Il a fait les cent pas pendant une heure.
ee lah fay lay sah pah pah-dah EW NUHR.
He paced up and down for an hour.
Literally: he did the 100 steps during an hour. Okay, so that’s really, really bad English. But it reflects two facts about the French language: that French likes to attach a specific number to an unknown, and that French speaks of an ongoing action in terms of the time elapsing.
More simply: Why cent pas? Because it sounds like a lot. There’s no good reason to choose that number, and most people who pace up and down aren’t counting their steps. It’s just the number that is used.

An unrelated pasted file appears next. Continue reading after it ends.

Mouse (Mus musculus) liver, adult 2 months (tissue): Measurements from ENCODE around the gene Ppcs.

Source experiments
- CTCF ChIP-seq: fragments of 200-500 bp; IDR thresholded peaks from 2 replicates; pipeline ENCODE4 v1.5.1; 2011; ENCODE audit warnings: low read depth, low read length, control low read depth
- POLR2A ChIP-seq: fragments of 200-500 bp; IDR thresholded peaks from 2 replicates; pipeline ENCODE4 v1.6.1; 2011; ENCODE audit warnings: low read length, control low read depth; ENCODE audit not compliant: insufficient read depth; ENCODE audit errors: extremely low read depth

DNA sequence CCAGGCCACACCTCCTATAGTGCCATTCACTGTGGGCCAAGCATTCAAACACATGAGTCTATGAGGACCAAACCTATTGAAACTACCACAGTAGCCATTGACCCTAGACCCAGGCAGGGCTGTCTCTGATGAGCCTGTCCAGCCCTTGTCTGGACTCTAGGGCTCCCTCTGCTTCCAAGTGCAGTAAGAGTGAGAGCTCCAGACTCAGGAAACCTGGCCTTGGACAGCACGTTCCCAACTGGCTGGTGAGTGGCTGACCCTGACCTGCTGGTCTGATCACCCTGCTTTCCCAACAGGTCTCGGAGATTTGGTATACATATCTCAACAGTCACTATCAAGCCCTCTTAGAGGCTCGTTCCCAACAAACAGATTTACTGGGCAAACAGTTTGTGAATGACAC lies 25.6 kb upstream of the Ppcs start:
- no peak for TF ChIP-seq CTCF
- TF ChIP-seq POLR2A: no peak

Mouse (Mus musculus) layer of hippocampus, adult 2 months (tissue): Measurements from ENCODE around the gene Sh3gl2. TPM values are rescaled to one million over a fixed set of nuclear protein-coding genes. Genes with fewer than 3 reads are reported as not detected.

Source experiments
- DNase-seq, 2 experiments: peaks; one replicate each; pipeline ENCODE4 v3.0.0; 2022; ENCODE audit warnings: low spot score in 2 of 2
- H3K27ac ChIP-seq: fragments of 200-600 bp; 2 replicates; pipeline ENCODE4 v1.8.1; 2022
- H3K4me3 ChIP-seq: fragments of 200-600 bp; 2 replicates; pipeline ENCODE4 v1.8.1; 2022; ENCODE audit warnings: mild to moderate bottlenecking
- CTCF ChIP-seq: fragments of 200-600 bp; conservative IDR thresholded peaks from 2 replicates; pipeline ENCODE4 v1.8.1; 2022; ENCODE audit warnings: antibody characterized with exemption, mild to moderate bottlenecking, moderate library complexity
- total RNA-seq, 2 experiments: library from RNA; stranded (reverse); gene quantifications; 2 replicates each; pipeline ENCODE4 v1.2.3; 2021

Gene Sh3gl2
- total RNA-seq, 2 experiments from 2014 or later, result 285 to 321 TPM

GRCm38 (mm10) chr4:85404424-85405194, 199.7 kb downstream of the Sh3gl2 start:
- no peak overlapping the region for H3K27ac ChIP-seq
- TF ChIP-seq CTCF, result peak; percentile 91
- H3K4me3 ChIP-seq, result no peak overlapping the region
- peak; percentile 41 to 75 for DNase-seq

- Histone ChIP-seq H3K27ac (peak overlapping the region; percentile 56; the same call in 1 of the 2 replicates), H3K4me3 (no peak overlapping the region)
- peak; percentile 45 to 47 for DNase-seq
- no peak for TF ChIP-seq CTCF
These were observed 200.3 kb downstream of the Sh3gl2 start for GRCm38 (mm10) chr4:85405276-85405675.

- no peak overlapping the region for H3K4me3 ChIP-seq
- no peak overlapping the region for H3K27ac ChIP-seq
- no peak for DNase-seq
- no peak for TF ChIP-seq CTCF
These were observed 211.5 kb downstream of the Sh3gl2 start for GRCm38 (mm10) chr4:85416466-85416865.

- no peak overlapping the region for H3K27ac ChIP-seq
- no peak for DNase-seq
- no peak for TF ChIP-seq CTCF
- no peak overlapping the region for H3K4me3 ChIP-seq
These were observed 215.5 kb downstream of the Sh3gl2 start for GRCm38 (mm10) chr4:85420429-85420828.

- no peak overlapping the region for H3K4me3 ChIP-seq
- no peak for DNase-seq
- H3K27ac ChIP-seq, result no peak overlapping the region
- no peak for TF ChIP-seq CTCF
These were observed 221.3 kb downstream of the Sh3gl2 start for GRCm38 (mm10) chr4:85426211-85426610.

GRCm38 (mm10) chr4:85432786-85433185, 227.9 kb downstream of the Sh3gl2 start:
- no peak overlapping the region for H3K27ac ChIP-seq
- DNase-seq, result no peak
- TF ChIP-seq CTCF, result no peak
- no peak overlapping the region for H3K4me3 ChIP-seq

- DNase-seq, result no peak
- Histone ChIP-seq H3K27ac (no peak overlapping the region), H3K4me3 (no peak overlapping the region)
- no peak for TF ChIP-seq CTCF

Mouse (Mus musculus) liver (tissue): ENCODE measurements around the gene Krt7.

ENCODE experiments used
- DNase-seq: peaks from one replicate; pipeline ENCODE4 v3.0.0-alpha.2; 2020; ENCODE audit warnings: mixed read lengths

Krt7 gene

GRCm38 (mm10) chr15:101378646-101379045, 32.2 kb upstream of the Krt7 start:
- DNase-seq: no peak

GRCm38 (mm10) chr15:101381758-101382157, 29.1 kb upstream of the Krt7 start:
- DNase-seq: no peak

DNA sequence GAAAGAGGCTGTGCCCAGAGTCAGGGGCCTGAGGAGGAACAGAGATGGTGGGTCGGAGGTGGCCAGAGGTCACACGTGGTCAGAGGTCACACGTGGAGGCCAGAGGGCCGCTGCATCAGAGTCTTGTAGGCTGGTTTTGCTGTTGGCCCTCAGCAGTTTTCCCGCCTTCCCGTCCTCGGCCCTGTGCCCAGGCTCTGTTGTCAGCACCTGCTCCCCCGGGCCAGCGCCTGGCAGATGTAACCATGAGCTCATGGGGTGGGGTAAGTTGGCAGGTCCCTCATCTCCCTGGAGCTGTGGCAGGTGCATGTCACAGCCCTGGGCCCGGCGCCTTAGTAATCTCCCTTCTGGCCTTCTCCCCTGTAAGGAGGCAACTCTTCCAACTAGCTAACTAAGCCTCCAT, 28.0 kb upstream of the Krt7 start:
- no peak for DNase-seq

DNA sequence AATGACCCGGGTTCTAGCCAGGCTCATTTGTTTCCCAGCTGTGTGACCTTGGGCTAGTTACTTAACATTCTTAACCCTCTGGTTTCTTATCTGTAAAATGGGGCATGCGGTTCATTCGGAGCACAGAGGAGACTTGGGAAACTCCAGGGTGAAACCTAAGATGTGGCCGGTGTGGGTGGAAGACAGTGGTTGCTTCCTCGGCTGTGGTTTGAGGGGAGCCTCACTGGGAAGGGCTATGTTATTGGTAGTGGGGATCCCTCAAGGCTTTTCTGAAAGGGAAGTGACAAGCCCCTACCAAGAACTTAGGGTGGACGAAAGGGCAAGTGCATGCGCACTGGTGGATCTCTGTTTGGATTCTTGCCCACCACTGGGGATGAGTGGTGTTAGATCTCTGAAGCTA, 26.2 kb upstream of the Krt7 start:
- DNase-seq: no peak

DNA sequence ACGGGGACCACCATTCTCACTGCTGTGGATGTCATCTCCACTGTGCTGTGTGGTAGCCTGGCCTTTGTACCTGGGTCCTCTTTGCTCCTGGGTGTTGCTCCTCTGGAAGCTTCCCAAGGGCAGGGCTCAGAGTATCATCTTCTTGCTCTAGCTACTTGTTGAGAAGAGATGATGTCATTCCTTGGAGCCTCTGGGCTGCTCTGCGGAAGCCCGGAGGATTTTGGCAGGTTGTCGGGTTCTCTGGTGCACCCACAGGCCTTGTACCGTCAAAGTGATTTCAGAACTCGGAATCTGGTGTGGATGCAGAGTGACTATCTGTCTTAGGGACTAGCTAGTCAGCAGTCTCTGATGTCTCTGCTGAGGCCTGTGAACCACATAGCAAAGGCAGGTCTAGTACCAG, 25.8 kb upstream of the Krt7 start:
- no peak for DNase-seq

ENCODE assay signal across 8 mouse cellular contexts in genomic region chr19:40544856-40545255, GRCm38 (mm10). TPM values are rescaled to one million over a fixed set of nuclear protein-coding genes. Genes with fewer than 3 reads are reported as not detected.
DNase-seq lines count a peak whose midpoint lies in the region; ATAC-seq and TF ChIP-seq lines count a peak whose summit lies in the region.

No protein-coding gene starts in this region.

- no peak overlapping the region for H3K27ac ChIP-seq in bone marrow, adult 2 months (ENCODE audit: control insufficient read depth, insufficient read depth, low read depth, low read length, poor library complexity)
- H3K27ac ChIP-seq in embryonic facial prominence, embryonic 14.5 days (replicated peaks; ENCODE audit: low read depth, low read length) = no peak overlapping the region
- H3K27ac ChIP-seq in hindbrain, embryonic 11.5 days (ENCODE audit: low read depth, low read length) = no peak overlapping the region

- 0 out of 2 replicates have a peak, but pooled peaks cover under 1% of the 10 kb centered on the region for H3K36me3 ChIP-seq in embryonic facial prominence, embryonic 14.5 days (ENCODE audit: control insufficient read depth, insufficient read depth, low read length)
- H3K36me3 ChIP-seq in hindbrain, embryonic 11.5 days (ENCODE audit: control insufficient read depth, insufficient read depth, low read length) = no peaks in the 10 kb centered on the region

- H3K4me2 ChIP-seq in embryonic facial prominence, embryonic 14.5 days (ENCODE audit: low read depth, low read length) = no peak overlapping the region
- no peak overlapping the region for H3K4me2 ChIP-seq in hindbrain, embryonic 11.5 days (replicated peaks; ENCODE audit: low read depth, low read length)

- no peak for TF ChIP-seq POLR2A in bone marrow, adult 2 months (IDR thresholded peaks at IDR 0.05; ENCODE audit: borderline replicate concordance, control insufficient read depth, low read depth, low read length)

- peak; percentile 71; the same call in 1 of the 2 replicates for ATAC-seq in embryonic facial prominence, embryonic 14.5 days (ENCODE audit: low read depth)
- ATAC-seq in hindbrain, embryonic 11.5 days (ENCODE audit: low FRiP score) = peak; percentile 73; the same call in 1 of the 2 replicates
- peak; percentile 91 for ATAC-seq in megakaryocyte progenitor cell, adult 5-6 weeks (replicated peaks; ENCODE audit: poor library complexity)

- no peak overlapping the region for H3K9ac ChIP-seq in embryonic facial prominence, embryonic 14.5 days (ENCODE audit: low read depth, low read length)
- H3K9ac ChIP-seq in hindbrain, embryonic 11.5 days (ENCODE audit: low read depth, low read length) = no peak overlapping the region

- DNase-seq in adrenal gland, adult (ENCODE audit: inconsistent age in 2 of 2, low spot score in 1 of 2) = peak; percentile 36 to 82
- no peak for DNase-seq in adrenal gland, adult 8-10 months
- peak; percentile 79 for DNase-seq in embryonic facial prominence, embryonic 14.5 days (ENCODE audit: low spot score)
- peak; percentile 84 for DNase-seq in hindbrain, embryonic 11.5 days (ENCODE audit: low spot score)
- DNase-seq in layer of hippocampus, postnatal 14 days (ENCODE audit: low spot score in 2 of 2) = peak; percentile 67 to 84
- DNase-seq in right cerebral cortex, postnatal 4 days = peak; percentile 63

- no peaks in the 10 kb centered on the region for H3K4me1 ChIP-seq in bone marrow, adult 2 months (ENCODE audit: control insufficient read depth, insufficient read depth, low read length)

And pendant une heure: The word pendant means during, according to the dictionary. The idea of today’s phrase is to focus on the long time that our character had to wait, and what he was doing during that time. Using pendant, during, really draws our attention to the dreariness of the wait, how long and boring it was, and perhaps even how nervous our character seemed while waiting. So when you want to emphasize what someone was doing for a certain period of time, use pendant.
By the way, un pas is where English gets one pace from. It’s from the Latin passus, a step.